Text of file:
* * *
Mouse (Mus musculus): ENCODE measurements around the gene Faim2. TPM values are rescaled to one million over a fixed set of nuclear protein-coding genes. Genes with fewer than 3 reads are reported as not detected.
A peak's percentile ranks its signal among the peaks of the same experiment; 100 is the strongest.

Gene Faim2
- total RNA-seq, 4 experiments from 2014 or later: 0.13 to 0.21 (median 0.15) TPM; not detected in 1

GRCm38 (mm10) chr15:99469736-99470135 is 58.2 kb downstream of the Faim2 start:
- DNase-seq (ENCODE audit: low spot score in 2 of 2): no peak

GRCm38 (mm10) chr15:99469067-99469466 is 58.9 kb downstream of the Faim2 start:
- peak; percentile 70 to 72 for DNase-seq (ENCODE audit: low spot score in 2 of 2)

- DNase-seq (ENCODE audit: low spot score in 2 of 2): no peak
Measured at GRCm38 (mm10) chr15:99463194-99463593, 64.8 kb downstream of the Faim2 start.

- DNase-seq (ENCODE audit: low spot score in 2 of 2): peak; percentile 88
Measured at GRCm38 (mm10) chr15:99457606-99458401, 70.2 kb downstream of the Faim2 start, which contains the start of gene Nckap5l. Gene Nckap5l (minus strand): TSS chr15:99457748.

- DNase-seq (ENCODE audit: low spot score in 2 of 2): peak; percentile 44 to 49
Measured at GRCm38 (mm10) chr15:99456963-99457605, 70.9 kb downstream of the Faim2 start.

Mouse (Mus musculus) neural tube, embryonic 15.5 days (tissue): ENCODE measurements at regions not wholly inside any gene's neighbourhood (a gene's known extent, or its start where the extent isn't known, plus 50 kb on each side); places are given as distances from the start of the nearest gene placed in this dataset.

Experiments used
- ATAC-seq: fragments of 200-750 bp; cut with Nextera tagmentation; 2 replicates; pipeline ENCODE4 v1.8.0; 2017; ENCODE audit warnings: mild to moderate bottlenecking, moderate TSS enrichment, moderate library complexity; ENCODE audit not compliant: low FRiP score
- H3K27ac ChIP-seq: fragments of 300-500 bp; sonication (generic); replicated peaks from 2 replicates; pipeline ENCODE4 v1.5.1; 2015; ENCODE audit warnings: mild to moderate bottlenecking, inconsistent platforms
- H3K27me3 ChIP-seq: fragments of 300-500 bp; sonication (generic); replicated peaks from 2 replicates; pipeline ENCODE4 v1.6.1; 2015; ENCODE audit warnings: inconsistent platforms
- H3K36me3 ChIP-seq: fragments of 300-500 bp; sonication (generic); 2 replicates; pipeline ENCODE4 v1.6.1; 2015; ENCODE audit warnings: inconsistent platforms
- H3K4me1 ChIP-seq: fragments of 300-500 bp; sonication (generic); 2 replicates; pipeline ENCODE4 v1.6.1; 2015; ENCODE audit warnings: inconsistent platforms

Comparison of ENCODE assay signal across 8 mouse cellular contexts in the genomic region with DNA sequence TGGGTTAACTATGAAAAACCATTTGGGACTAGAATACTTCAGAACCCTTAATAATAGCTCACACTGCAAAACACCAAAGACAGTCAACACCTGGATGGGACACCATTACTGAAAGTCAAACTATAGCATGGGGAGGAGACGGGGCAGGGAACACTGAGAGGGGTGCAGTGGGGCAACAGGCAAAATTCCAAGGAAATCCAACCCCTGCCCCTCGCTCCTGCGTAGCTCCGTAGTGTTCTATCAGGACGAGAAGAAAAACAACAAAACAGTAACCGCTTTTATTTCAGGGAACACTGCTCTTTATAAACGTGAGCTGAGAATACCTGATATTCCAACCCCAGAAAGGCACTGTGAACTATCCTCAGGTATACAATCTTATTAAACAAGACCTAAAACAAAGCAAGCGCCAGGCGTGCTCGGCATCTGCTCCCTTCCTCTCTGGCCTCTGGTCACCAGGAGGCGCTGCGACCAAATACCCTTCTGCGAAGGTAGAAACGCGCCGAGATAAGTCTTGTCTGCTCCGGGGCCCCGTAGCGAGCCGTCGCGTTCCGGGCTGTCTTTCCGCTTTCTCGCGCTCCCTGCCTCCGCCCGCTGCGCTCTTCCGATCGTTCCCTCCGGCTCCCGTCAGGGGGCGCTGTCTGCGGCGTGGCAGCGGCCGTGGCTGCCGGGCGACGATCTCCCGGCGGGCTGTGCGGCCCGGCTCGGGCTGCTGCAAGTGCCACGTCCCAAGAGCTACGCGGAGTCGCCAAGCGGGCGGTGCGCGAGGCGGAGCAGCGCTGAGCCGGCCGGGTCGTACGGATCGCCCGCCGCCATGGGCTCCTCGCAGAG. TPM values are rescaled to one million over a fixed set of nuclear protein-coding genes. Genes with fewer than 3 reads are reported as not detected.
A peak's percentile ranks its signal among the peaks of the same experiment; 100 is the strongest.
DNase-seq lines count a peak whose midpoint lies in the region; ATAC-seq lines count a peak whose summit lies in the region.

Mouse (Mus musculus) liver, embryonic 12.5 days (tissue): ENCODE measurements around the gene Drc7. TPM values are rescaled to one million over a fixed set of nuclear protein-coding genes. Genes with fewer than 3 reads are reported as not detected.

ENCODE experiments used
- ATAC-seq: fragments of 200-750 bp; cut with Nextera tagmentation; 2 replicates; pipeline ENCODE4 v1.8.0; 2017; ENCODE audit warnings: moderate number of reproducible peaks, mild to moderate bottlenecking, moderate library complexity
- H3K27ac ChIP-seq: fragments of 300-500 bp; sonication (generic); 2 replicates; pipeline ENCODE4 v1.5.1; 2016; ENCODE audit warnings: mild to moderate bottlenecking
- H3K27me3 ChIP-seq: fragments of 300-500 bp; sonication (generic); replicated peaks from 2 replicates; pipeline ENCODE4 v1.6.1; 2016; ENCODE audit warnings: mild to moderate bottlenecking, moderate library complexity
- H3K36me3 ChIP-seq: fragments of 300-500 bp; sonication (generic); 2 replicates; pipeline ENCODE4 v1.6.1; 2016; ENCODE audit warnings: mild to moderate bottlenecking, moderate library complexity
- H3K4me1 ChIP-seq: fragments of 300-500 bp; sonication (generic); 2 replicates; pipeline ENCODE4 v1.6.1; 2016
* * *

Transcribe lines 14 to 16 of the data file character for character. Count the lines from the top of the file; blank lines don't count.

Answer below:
Measured at GRCm38 (mm10) chr15:99456963-99457605, 70.9 kb downstream of the Faim2 start.

Mouse (Mus musculus) neural tube, embryonic 15.5 days (tissue): ENCODE measurements at regions not wholly inside any gene's neighbourhood (a gene's known extent, or its start where the extent isn't known, plus 50 kb on each side); places are given as distances from the start of the nearest gene placed in this dataset.

Experiments used